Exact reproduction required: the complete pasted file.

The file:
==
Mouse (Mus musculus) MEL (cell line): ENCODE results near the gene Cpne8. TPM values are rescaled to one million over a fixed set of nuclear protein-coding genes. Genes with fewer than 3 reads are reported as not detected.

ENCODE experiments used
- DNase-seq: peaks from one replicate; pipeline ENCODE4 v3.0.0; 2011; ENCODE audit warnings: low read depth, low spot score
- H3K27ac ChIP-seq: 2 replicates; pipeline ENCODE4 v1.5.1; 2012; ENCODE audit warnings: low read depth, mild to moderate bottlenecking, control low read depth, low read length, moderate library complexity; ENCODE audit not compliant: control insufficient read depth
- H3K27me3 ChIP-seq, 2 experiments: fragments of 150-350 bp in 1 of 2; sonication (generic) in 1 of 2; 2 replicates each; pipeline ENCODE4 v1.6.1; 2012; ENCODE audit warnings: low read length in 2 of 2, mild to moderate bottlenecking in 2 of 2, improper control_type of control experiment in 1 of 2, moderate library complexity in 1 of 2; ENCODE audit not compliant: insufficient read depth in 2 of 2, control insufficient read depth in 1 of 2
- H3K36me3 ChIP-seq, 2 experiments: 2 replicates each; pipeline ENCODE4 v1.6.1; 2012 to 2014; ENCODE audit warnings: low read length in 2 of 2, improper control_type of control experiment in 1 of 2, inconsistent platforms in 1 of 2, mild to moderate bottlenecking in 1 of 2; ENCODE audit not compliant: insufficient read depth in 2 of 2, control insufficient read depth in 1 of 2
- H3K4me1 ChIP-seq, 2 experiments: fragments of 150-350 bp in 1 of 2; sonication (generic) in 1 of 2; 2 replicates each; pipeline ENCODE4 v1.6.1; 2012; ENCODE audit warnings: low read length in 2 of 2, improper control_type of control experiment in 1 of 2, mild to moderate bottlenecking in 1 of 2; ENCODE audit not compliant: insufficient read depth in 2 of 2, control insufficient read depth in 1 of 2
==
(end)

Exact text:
Mouse (Mus musculus) MEL (cell line): ENCODE results near the gene Cpne8. TPM values are rescaled to one million over a fixed set of nuclear protein-coding genes. Genes with fewer than 3 reads are reported as not detected.

ENCODE experiments used
- DNase-seq: peaks from one replicate; pipeline ENCODE4 v3.0.0; 2011; ENCODE audit warnings: low read depth, low spot score
- H3K27ac ChIP-seq: 2 replicates; pipeline ENCODE4 v1.5.1; 2012; ENCODE audit warnings: low read depth, mild to moderate bottlenecking, control low read depth, low read length, moderate library complexity; ENCODE audit not compliant: control insufficient read depth
- H3K27me3 ChIP-seq, 2 experiments: fragments of 150-350 bp in 1 of 2; sonication (generic) in 1 of 2; 2 replicates each; pipeline ENCODE4 v1.6.1; 2012; ENCODE audit warnings: low read length in 2 of 2, mild to moderate bottlenecking in 2 of 2, improper control_type of control experiment in 1 of 2, moderate library complexity in 1 of 2; ENCODE audit not compliant: insufficient read depth in 2 of 2, control insufficient read depth in 1 of 2
- H3K36me3 ChIP-seq, 2 experiments: 2 replicates each; pipeline ENCODE4 v1.6.1; 2012 to 2014; ENCODE audit warnings: low read length in 2 of 2, improper control_type of control experiment in 1 of 2, inconsistent platforms in 1 of 2, mild to moderate bottlenecking in 1 of 2; ENCODE audit not compliant: insufficient read depth in 2 of 2, control insufficient read depth in 1 of 2
- H3K4me1 ChIP-seq, 2 experiments: fragments of 150-350 bp in 1 of 2; sonication (generic) in 1 of 2; 2 replicates each; pipeline ENCODE4 v1.6.1; 2012; ENCODE audit warnings: low read length in 2 of 2, improper control_type of control experiment in 1 of 2, mild to moderate bottlenecking in 1 of 2; ENCODE audit not compliant: insufficient read depth in 2 of 2, control insufficient read depth in 1 of 2